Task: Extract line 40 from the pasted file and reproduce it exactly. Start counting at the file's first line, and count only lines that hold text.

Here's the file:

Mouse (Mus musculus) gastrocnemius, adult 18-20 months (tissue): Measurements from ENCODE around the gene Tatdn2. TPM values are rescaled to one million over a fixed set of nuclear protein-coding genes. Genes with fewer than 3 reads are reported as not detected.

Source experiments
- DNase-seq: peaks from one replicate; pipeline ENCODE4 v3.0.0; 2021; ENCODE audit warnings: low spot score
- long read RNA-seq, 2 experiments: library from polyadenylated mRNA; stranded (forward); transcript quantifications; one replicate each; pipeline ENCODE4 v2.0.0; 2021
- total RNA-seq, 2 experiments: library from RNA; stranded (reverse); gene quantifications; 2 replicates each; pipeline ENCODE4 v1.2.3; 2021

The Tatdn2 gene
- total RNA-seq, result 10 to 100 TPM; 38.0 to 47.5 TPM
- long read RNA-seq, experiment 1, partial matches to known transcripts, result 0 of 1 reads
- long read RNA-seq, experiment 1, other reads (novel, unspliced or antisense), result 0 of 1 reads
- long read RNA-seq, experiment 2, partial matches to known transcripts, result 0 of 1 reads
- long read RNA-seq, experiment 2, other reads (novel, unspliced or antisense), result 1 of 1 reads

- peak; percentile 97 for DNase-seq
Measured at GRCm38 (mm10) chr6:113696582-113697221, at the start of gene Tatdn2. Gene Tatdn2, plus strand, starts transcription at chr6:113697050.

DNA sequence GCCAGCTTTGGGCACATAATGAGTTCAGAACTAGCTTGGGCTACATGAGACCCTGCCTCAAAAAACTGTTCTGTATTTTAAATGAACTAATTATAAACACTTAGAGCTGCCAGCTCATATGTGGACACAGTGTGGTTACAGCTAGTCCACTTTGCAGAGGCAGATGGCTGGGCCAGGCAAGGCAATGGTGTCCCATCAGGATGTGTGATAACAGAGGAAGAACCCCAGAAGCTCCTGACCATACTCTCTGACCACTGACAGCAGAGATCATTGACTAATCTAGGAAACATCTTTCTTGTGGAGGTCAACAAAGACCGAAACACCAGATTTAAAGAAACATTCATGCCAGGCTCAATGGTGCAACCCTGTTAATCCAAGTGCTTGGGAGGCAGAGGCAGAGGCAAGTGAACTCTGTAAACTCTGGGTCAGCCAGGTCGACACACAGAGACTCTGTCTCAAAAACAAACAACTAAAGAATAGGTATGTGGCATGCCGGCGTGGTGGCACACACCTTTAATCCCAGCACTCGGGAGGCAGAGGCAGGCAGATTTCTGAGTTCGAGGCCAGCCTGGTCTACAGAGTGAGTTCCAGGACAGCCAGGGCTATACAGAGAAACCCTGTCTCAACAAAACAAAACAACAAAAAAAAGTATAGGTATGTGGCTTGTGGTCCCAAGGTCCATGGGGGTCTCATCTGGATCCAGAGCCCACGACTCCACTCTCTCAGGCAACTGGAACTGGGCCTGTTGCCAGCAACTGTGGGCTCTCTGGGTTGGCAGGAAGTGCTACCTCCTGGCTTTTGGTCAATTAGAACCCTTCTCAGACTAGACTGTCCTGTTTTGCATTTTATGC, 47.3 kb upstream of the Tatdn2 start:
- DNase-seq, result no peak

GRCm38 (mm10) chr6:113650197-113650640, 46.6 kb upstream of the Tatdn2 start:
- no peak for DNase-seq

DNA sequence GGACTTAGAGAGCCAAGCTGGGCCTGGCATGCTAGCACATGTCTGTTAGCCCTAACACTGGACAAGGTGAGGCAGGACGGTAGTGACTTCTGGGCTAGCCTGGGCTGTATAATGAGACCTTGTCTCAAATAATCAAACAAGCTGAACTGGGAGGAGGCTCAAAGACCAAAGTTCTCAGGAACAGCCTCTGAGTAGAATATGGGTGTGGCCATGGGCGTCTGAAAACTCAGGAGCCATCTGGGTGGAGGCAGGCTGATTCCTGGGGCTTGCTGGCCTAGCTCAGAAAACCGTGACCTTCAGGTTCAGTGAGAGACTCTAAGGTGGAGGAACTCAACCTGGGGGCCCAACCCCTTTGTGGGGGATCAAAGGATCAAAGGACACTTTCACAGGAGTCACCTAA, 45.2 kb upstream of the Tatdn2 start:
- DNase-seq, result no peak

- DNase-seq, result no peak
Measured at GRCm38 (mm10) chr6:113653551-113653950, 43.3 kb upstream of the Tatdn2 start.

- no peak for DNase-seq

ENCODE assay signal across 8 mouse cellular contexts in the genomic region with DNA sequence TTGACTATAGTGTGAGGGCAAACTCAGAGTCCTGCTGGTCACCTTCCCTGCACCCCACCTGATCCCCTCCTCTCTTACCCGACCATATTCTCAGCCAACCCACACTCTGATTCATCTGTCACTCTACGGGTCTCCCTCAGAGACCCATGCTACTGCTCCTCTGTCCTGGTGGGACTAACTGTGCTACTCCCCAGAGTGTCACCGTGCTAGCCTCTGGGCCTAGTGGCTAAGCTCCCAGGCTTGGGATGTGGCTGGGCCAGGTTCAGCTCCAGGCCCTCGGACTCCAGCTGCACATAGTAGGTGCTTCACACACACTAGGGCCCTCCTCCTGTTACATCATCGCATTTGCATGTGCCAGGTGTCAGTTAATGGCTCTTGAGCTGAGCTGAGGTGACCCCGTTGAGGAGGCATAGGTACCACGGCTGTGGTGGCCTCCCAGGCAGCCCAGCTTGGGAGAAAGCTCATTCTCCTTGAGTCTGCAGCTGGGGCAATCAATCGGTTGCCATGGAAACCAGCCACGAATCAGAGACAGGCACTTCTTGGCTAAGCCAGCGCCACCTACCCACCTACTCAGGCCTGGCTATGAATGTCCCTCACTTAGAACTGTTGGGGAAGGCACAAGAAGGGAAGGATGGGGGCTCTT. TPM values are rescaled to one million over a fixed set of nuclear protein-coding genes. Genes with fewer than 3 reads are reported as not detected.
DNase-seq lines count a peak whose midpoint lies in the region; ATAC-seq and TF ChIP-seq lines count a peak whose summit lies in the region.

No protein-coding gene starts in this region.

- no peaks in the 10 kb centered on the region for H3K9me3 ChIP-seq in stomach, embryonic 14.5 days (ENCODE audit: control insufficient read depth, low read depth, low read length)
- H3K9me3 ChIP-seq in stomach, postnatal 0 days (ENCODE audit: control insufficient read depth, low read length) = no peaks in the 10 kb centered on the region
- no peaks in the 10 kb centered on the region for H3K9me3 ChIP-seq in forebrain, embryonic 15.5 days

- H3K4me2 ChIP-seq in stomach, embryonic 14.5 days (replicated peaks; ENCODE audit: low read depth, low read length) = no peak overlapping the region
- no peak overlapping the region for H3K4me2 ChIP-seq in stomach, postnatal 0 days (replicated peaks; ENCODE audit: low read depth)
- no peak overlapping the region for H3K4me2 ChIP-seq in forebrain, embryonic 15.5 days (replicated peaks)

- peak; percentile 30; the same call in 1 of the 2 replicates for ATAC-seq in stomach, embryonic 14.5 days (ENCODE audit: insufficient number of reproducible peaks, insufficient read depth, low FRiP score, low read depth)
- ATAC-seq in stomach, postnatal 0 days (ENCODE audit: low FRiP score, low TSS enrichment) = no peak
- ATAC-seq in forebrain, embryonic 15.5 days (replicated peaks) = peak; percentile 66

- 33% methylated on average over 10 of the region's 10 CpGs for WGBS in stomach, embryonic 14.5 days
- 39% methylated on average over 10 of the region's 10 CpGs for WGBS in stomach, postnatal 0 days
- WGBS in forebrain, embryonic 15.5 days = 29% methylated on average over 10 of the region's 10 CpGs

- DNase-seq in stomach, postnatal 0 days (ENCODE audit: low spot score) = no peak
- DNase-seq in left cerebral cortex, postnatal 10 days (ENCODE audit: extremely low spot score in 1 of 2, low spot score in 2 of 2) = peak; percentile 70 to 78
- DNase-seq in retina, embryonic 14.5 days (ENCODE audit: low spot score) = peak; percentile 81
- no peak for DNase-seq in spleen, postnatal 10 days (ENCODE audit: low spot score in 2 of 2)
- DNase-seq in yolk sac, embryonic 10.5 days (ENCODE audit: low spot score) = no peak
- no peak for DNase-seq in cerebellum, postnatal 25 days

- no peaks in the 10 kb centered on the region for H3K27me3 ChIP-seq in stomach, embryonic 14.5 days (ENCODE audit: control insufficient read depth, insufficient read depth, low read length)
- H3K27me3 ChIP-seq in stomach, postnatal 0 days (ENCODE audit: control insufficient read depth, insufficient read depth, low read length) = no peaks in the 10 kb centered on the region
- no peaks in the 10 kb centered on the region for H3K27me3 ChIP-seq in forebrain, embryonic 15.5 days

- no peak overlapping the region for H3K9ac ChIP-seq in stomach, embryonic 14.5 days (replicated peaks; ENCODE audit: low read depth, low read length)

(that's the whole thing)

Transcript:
- DNase-seq in retina, embryonic 14.5 days (ENCODE audit: low spot score) = peak; percentile 81